is focusing on the red-hot Asian Pacific marketplace to make its latest stand against rivals and launch some 30 new hardware and software products, plus per-citizen pricing models.
The company is hoping to bolster sales in its server division and on the desktop with announcements focused on Solaris 10, Java Enterprise System, Java Desktop System, RFID
The Santa Clara, Calif.-based network computer maker is scheduled to unveil the announcements Tuesday, June 1, as part of
its quarterly update launch party, this time in Shanghai, China. CEO Scott
McNealy and other Sun executives are framing their appearance as a discussion of alternatives to “fixed cost” computing models, as well as using Solaris and Java to deliver network services.
“To fully benefit from this new era in Network Computing, enterprises will need to shift focus away from managing disparate parts of the IT infrastructure,” said Jonathan Schwartz, Sun’s newly-appointed president and COO.
“Servers, software, storage and networking will become increasingly
simplified, self-managing and self-healing. They will be reconstituted as services — such as CRM, collaboration tools, Voice over IP and video-on-demand — that will translate into business value and competitive edge.”
Sun’s choice to visit Shanghai for its quarterly update
announcements is no accident. The company made serious inroads into China’s government in November with a Java Desktop deal and is hungry for more.
Sun is revealing 16 pre-tested reference architectures, seven of which are tweaked especially for Chinese business models. The company said the plug-in software packages cover topics such as disaster recovery, back
up, security, and intrusion detection. After producing two or three a
quarter, Sun now has 40 such profiles with execs telling
internetnews.com to expect between eight and nine new architectures next quarter.
In general, China remains a hotbed of IT activity. Government statistics released in January 2004 show the country’s Internet user base at 79.5 million putting China behind only the U.S. in the number of Web surfers. The number catapults the country ahead of fellow Asia-Pacific region country Japan, which has 56 million Internet users but below first-ranked U.S., which has 165.75 million Internet users.
Per Citizen Pricing for JES
To prime the pump, Sun announced the second release of its Java
Enterprise System 2004Q2 along with a new per-citizen pricing model for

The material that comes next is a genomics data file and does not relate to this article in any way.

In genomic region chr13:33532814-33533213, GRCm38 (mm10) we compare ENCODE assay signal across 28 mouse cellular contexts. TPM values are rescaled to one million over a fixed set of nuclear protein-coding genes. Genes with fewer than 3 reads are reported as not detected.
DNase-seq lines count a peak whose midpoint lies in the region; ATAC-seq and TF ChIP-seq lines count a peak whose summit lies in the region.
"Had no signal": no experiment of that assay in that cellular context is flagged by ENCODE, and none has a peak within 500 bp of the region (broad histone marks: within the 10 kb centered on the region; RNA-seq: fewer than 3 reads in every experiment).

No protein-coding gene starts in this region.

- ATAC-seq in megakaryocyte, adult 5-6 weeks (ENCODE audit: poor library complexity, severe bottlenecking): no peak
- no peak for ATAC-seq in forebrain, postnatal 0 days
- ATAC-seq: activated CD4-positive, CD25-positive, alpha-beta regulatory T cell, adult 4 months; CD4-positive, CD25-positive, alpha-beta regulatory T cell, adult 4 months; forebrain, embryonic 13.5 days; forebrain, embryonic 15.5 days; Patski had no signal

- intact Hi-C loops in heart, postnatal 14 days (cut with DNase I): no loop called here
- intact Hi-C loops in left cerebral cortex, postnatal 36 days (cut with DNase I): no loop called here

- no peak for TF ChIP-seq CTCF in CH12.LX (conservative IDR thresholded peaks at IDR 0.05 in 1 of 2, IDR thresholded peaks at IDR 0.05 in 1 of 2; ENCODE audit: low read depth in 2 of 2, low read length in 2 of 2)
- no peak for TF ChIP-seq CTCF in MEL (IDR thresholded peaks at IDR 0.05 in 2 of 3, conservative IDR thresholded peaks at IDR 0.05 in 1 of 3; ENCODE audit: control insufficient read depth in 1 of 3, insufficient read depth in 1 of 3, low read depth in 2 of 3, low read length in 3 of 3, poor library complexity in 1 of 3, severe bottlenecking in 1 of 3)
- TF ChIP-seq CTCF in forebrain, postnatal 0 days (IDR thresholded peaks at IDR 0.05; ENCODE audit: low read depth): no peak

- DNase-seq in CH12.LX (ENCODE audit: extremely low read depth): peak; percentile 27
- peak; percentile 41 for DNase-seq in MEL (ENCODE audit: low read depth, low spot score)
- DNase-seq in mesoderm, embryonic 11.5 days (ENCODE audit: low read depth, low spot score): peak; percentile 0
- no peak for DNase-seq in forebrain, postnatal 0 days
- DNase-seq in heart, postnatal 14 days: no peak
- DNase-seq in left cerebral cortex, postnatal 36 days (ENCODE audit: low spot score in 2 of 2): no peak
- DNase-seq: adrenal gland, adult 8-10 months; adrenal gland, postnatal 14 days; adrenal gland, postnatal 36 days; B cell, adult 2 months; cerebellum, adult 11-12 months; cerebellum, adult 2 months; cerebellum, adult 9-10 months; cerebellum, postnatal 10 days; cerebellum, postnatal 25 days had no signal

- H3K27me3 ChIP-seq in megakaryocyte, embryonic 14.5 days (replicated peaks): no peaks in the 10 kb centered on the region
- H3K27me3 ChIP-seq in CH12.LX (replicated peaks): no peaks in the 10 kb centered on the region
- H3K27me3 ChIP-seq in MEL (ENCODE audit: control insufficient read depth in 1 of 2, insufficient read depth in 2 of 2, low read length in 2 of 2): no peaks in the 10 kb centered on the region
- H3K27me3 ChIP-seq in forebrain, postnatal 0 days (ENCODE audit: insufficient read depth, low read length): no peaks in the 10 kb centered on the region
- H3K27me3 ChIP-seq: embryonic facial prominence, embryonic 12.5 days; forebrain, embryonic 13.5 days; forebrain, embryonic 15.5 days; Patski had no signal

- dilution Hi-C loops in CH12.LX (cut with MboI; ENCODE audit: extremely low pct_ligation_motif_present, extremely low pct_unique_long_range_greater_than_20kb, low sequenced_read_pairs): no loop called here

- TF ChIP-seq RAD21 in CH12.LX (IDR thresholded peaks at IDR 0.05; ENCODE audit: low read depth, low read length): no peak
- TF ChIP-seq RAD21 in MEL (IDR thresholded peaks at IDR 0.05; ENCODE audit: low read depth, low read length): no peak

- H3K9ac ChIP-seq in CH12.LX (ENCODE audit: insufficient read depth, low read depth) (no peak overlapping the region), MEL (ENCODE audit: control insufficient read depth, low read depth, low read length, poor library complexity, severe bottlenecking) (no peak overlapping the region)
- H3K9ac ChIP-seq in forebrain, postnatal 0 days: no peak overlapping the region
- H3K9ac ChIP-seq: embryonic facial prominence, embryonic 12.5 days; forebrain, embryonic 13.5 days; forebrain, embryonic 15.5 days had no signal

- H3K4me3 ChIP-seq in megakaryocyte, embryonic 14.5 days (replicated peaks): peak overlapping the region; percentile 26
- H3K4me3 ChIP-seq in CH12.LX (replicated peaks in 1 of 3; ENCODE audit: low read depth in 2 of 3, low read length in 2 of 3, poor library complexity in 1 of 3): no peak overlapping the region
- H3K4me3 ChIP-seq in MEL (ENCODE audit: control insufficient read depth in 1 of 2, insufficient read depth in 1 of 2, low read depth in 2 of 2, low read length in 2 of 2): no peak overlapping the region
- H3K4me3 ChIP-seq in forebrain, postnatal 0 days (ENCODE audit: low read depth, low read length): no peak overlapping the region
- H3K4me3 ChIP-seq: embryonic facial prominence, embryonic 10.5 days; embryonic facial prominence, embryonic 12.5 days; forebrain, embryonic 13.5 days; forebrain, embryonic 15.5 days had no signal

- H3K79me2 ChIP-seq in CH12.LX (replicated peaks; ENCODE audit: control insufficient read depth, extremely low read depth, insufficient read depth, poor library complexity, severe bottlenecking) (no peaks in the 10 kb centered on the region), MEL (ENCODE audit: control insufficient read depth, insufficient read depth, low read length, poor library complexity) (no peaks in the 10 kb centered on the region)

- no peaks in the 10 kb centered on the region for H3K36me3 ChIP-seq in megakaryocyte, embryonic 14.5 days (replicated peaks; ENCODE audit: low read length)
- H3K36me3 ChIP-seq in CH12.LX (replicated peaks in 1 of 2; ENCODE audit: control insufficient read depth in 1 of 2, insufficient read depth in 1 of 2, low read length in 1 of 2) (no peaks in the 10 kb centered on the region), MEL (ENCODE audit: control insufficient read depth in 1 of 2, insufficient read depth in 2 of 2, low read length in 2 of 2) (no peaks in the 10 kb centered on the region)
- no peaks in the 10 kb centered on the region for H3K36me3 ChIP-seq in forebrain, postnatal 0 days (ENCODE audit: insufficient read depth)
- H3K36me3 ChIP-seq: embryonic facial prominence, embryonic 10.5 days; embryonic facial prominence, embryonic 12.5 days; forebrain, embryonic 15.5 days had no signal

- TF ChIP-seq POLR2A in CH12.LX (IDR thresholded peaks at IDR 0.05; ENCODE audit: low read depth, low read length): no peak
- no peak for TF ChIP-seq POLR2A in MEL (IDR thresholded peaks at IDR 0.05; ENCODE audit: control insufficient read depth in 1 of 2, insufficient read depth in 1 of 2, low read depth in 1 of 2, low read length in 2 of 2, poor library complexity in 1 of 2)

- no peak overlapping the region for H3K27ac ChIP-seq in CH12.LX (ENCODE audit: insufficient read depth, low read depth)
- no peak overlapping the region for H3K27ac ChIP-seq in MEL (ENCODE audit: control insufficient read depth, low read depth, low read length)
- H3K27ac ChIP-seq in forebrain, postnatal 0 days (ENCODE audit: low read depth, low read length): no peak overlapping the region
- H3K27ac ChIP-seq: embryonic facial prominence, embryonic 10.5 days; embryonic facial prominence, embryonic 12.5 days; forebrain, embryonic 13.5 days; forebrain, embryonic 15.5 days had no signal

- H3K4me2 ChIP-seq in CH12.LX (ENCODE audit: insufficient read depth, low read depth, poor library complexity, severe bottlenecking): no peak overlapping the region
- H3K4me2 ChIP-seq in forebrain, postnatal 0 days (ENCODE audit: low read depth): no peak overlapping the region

federal, state and local governments that averages out to about $0.33 per
person. The platform now includes support for Red Hat Enterprise Linux.
Similarly, Sun announced half-off pricing for its Java Desktop System
through December 2, 2004.
An Ounce of Prevention
One new approach is Sun’s new Preventive Services package for the data
center. Taking its cue from the insurance and health care industry, Sun is
offering a subscription-based network services delivery model that
identifies specific, measurable performance goals and offers financial
incentives of up to 20 percent off long-term services subscription costs to
customers who achieve and sustain their goals.
New Software to Help Track RFID
One of the hot markets for Sun has been its support for RFID in retail.
This time around, Sun is adding its Java System RFID Event Manager; to
process and filter information from RFID tags or sensors and its Java System
RFID Information Server; to store and query RFID data.
New Identity Management Software
Sun released a trio of new identity software slated for release on July
1. The company said the technology in its Java-based System Identity
Manager, System Access Manager and System Directory Server Enterprise
Edition will let employees, partners and customers access to the company
intranet using any number of methods (wireless phone, PC, etc.), with access
only to pre-determined areas.
Sun Solaris: Now With Dynamic Files
Standing firm on its homegrown Unix variant, Sun debuted its new Dynamic
File System for Solaris 10. The additions feature a self-healing,
self-managing technology with improved scalability for storage.
As the impetus for its software blitz, Sun bolstered its N1 utility
computing platform with a new N1 Grid Engine 6 software that the company
claims can increase throughput and the ability to manage up to 10,000
non-CPU hosts. The provisioning and virtualization software has also been
tweaked for Opteron-based Sun Fire V20z Compute Grid Rack System. The
company said the improvements make the software very palatable for
enterprise high performance technical computing projects.
Utility Computing for Storage
Sun addressed its storage situation by simplifying its billing for
customers with what the company calls flexible Data Center Storage “Power
Units.” As a hardware compliment, Sun is offering up its new SE9980 systems.
SPARC Gets Tough
On the server side, Sun is introducing its Netra 440 and StorEdge 3120 for the OEM market as well as the telecommunications industry and the government. The 4-way UltraSPARC-based systems are able to run for four days
in 120-degree server rooms and other environments. Recent stats for Sun’s
server sales show the company losing revenue compared to previous years but
gaining in market share. Analyst firm IDC in particular showed Sun outpaced
all competitors in for volume level servers with 41 percent growth
year-over-year, compared to 24 percent for the market as a whole.
“They are selling anything that they can make,” Mark Stahlman, managing
director of research at financial analyst group Caris & Company, told
internetnews.com. “When they formally announce the 4-way Opteron box,
they still won’t be there. What they need is the server built by [retuning
co-founder] Andy Bechtolsheim. They have reseller channels that are starved